Book Review: Extremely Loud & Incredibly Close

Extremely Loud & Incredibly Close
By Jonathan Safran Foer
Houghton Mifflin, 2005


A fast-paced novel for all ages with an adult slant, Foer’s Extremely Loud & Incredibly Close is well worth the read. Two stories—one about a father, and one about a son—are exposed in this novel through the eyes of young Oskar Schell. Oskar lost his father in the World Trade Center during the events of 9/11, and this novel explores his grief and life in the years following his loss.


Oskar takes the reader through Manhattan on a quest with unpredicable conversations and vague solutions. A parallel story of war and tragedy is interwoven through Oskar’s story for an “all too neat” big reveal toward the end of the book.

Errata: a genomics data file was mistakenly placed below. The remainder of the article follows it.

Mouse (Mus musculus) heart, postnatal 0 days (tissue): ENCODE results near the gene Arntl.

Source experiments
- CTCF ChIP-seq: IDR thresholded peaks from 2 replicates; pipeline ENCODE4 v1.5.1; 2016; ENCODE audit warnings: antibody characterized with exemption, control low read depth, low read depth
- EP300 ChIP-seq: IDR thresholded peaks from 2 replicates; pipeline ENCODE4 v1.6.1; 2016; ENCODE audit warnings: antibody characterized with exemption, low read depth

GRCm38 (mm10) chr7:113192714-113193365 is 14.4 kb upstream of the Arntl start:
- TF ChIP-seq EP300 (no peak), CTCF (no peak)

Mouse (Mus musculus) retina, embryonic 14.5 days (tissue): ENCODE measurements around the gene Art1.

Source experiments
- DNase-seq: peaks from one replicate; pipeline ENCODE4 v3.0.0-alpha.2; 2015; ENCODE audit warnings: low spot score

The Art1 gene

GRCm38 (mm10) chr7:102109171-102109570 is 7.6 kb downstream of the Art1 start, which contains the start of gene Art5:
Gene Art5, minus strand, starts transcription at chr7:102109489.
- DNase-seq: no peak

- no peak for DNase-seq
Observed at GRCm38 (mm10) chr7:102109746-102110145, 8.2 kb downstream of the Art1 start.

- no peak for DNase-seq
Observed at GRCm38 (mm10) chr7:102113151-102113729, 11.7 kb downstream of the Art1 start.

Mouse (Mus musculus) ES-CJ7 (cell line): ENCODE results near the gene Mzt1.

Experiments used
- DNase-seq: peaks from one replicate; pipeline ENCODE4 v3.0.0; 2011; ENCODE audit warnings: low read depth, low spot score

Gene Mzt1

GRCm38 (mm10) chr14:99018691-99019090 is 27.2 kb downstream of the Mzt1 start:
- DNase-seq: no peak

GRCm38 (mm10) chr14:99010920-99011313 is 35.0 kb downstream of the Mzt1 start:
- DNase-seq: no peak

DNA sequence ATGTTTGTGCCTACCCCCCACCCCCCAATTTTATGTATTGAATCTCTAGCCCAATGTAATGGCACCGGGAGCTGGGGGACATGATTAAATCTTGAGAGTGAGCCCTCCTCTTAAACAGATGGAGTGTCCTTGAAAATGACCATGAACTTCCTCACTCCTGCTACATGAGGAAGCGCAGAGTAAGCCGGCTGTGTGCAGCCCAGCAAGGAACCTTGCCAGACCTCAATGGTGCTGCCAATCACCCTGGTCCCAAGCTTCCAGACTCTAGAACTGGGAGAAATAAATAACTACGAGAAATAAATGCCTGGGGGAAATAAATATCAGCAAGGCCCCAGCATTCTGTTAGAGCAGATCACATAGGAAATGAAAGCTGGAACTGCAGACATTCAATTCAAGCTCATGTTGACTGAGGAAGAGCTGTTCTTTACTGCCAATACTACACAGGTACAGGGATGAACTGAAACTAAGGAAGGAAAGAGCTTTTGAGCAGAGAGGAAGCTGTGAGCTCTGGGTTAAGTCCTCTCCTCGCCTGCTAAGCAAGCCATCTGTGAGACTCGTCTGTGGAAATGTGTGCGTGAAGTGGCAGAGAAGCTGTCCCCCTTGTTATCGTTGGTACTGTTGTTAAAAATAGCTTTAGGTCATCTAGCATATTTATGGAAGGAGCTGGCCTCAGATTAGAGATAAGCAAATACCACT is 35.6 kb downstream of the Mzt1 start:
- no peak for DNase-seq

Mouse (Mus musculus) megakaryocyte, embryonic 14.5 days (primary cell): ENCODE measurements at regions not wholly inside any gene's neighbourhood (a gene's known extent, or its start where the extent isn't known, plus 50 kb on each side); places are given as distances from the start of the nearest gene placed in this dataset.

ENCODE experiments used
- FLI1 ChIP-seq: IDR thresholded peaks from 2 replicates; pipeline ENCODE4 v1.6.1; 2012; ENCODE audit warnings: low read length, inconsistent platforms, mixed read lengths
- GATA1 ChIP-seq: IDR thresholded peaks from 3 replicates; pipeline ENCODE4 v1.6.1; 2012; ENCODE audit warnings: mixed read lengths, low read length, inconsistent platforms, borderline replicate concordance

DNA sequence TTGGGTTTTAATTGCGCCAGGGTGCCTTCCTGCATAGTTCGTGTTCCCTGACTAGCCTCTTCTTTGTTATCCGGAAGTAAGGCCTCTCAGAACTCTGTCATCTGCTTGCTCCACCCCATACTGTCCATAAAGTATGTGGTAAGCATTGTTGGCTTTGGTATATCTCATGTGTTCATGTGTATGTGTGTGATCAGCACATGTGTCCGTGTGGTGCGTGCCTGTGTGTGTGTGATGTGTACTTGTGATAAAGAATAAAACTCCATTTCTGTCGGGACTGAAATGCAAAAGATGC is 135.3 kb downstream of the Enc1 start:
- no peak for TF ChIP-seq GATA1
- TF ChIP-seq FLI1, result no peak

At the end of this novel there are specific questions which beg to be asked and answered by the reader regarding the current state of world affairs, war, tragedy, and conflict.


What is most surprising about this novel is that it is as much a piece of modern art as it is a piece of modern literature. The book has specific visual elements that engage the reader’s senses beyond the mere words on paper including, but not exclusive to, a series of blank pages.


On a personal note, this reader found that reading the novel allowed for a safe emotional space to ask herself about the events of 9/11, the current state of world affairs, and the loss of innocence which rusults from acts of violence.



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